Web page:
Forest elephant in Gabon. Photo by: Rhett A. Butler.
One of the difficulties plaguing law enforcement and authorities when it comes to tackling elephant poaching is determining where the ivory originates. Now, research published in the journal Evolutionary Applications, has found a new way of tracking ivory back to wild elephants populations: forensic genetic studies.
Looking at mitochondrial DNA (mtDNA), scientists have been able to divide Africa’s wide-ranging elephant population into eight distinct groups. This has allowed them to determine the country of origin for ivory 62 percent of the time, and in some cases up to 84 percent.
Scientists focused on the elephants’ mtDNA, since this is transmitted only be females, which generally don’t move far from their birthplace as opposed to males.
Once governments have a better idea just where elephants are being poached, “then steps can be taken by that particular country to prevent the poaching,” says co-author Alfred Roca with the University of Illinois at Urbana-Champaign in a press release.
According to the UN, elephant poaching has hit its highest point since 1989, decimating populations across the continent. African elephants are currently listed as Vulnerable by the IUCN Red Lists. Recent research has shown that there is likely two species of African elephant: the bush elephant (Loxodonta africana) and the forest elephant (Loxodonta cyclotis), with the latter far more imperiled.
CITATION: Yasuko Ishida, Nicholas J. Georgiadis, Tomoko Hondo, Alfred L. Roca. Triangulating the provenance of African elephants using mitochondrial DNA. Evolutionary Applications, 2012, DOI: 10.1111/j.1752-4571.2012.00286.x
(08/07/2012) Elephant poaching persists in southwestern Chad as poachers slaughtered more elephants on August 3, the second time in less than two weeks.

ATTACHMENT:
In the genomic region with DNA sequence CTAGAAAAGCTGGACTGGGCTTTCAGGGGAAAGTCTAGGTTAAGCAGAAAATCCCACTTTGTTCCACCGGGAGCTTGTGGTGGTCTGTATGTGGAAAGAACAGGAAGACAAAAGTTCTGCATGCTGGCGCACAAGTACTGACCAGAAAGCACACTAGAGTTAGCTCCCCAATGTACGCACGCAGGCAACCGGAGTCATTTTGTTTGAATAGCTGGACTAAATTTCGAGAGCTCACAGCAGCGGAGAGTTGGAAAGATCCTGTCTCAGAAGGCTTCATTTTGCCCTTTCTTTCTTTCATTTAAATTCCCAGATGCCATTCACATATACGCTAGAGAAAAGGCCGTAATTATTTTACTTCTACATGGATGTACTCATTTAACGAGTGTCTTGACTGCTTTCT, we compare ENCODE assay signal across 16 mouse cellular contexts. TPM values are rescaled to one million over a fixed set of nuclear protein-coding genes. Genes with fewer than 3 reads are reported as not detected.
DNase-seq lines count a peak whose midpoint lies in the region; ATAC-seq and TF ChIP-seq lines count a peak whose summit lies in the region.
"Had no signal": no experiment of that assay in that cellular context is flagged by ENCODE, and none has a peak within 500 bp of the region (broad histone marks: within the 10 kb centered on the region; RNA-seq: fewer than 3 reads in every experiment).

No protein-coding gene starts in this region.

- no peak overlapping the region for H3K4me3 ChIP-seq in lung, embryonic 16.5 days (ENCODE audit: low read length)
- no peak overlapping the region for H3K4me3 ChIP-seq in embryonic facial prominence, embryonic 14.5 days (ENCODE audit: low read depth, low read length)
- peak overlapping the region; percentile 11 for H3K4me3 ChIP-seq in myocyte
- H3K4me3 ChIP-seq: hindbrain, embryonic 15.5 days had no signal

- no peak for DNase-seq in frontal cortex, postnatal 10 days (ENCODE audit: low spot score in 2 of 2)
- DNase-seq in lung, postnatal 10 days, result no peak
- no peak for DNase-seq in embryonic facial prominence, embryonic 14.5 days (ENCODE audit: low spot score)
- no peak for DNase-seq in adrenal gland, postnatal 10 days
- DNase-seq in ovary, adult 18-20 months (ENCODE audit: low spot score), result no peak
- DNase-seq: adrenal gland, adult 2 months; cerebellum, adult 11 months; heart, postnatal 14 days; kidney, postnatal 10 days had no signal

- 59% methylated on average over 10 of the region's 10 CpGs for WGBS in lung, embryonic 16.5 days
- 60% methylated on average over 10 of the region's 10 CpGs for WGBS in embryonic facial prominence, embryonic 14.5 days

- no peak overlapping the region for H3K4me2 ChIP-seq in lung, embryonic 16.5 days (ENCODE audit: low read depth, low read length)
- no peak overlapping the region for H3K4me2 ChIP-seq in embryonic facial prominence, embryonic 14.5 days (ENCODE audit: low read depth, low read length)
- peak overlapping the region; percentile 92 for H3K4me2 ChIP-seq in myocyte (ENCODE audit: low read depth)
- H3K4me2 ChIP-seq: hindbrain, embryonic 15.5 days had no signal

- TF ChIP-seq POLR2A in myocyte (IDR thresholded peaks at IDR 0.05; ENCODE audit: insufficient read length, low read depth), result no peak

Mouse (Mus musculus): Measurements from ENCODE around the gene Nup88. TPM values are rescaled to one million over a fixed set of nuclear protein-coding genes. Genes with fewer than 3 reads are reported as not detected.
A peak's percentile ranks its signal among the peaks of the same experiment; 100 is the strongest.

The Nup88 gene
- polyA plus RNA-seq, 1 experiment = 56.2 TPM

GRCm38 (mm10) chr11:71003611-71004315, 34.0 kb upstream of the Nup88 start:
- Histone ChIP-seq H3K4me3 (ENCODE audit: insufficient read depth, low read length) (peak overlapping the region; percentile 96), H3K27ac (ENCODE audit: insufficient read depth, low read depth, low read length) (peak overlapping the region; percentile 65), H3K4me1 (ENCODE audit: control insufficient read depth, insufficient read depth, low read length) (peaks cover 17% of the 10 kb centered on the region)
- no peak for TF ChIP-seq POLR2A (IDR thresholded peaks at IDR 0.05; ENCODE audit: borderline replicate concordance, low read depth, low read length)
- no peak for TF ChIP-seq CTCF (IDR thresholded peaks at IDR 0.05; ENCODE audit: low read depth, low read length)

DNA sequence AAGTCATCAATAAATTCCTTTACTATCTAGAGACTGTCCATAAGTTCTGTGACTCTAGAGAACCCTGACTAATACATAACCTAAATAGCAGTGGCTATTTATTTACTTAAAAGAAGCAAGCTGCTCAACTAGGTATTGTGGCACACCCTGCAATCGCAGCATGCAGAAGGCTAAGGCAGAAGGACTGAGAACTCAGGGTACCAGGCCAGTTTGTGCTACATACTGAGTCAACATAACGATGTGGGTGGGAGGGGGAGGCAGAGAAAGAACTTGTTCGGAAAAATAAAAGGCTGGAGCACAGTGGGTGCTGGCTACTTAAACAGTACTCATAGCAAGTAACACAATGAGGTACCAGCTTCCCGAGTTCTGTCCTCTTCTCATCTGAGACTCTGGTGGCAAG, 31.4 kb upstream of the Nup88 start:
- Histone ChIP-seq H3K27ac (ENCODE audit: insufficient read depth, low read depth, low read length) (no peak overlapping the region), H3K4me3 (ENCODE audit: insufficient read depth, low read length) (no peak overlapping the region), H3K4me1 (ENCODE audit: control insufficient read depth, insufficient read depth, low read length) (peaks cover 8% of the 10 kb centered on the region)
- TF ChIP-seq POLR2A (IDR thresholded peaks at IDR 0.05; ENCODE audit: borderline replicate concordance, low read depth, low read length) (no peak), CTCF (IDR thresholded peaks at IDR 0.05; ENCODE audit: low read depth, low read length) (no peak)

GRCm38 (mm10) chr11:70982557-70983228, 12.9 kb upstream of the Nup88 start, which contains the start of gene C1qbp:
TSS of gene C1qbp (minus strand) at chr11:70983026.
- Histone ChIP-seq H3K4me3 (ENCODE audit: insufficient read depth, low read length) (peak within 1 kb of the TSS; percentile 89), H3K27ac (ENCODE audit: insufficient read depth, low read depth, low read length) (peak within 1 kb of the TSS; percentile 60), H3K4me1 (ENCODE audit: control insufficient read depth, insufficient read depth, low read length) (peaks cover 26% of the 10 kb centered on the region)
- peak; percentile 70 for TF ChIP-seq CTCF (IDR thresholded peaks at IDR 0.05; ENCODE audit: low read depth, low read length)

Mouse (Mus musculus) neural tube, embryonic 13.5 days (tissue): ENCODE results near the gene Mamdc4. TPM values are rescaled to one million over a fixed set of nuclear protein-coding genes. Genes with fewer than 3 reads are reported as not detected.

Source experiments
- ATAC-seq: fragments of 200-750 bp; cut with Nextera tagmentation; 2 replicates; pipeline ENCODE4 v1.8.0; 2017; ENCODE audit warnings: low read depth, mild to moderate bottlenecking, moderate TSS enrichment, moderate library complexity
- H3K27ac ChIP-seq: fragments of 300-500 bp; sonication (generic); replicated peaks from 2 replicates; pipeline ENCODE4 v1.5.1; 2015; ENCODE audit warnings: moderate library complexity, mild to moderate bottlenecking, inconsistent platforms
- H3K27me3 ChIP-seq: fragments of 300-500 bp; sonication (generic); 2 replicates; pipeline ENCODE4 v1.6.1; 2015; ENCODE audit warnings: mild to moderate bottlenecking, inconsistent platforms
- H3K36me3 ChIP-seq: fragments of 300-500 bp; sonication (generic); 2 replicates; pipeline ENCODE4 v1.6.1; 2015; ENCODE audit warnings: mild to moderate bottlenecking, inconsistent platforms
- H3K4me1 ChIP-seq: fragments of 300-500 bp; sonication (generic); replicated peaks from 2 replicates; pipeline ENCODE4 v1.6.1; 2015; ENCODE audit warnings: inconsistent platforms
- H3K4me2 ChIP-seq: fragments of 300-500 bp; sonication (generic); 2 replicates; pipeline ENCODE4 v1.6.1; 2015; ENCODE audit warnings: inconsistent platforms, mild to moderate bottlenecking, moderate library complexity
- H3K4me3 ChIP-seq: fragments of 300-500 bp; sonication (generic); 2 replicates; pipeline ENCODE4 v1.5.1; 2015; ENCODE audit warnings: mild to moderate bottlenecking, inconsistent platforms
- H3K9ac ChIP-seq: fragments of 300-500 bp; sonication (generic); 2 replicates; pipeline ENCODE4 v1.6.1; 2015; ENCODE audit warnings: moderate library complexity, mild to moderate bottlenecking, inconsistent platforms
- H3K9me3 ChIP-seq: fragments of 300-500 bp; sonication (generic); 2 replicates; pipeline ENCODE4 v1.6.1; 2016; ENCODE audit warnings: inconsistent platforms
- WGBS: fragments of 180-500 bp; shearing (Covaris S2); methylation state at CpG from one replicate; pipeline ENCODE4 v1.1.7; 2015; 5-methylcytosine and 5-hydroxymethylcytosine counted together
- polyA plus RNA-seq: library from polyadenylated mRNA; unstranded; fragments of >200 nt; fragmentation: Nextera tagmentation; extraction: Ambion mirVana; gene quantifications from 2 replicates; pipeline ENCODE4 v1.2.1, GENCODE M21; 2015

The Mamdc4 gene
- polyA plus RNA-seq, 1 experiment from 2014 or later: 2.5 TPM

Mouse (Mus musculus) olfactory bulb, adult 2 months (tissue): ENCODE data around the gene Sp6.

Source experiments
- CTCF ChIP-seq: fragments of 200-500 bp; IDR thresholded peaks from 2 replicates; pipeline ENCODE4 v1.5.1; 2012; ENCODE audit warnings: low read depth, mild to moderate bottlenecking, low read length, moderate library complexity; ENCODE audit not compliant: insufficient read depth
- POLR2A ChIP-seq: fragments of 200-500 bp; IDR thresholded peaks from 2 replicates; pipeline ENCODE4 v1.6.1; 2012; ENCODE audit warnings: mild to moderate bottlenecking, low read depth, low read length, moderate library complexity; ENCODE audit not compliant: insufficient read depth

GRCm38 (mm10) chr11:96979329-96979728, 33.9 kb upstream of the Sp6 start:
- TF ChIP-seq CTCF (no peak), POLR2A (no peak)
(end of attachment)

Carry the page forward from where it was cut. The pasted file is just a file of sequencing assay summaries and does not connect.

(08/06/2012) Scientists have long known that African elephants (Loxodonta africana) are talented tree-topplers, able to take down even large trees in order to gobble out-of-reach leaves. However the extent of his behavior across a large area has been difficult to quantify. But a new study in Ecology Letters has used a bird’s-eye view—with 3-D—of Kruger National Park in South Africa to determine the impact of elephants on trees.
(08/03/2012) Following the July 24 massacre of dozens of elephants in southwestern Chad, President Idriss Deby Itno sent helicopters to the Mayo Lemie – Chari Baguiri area to catch the poachers, according to Stephanie Vergniault, president of SOS Elephants, a wildlife NGO. President Deby also gave orders to check all the country’s exit points for both the poachers and smuggled ivory. Reputedly, President Deby is personally concerned about elephant poaching and was unhappy to learn of last week’s incident.
(07/26/2012) Poachers killed at least 30 elephants in southwestern Chad during the early hours of Tuesday, July 24. During the night, Stephanie Vergniault, president of the organization SOS Elephants, described on her Facebook page how a group of armed horsemen chased a herd of elephants with “war weapons near the SOS Elephants camp in the Chari Baguirmi area. After daybreak, the SOS Elephants team counted 28 carcasses, most with missing tusks. The exact number of carcasses with missing tusks is unclear because the team was afraid to stay and investigate further due to the presence of the poachers hiding on the other side of the Chari River.
(07/13/2012) Two ivory dealers pled guilty to trafficking some $2 million worth of elephant ivory.
(07/09/2012) Scientists have undertaken a new census of Asian elephants (Elephas maximus) in India’s Biligiri Rangaswamy Temple Tiger Reserve (BRT) following almost 30 years of sustained poaching. Estimating that the park contains four female elephants for every male, the scientists warn in a new study in mongabay.com’s open access journal Tropical Conservation Science that this gender imbalance threatens the population. Poachers target male Asian elephants for their tusks, generally leaving females untouched.